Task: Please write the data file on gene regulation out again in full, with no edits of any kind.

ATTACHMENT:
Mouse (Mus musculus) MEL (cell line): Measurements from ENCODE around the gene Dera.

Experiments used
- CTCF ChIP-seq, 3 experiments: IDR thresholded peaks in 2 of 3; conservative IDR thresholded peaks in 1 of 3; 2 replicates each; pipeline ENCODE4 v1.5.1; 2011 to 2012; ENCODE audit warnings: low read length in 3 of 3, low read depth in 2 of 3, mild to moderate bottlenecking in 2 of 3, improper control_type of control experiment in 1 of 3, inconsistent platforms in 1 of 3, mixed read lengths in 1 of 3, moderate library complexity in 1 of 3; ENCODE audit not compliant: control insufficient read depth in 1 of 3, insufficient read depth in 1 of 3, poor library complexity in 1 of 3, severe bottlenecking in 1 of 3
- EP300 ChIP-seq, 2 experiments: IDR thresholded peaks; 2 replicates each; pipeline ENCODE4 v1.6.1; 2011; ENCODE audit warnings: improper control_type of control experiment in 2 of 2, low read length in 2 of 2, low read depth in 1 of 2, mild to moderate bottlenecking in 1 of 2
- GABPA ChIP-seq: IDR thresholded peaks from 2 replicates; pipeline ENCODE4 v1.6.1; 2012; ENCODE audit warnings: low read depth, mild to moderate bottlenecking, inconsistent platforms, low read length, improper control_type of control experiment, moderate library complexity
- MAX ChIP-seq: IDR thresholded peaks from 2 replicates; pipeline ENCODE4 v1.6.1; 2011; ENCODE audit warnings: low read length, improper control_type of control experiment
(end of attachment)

Mouse (Mus musculus) MEL (cell line): Measurements from ENCODE around the gene Dera.

Experiments used
- CTCF ChIP-seq, 3 experiments: IDR thresholded peaks in 2 of 3; conservative IDR thresholded peaks in 1 of 3; 2 replicates each; pipeline ENCODE4 v1.5.1; 2011 to 2012; ENCODE audit warnings: low read length in 3 of 3, low read depth in 2 of 3, mild to moderate bottlenecking in 2 of 3, improper control_type of control experiment in 1 of 3, inconsistent platforms in 1 of 3, mixed read lengths in 1 of 3, moderate library complexity in 1 of 3; ENCODE audit not compliant: control insufficient read depth in 1 of 3, insufficient read depth in 1 of 3, poor library complexity in 1 of 3, severe bottlenecking in 1 of 3
- EP300 ChIP-seq, 2 experiments: IDR thresholded peaks; 2 replicates each; pipeline ENCODE4 v1.6.1; 2011; ENCODE audit warnings: improper control_type of control experiment in 2 of 2, low read length in 2 of 2, low read depth in 1 of 2, mild to moderate bottlenecking in 1 of 2
- GABPA ChIP-seq: IDR thresholded peaks from 2 replicates; pipeline ENCODE4 v1.6.1; 2012; ENCODE audit warnings: low read depth, mild to moderate bottlenecking, inconsistent platforms, low read length, improper control_type of control experiment, moderate library complexity
- MAX ChIP-seq: IDR thresholded peaks from 2 replicates; pipeline ENCODE4 v1.6.1; 2011; ENCODE audit warnings: low read length, improper control_type of control experiment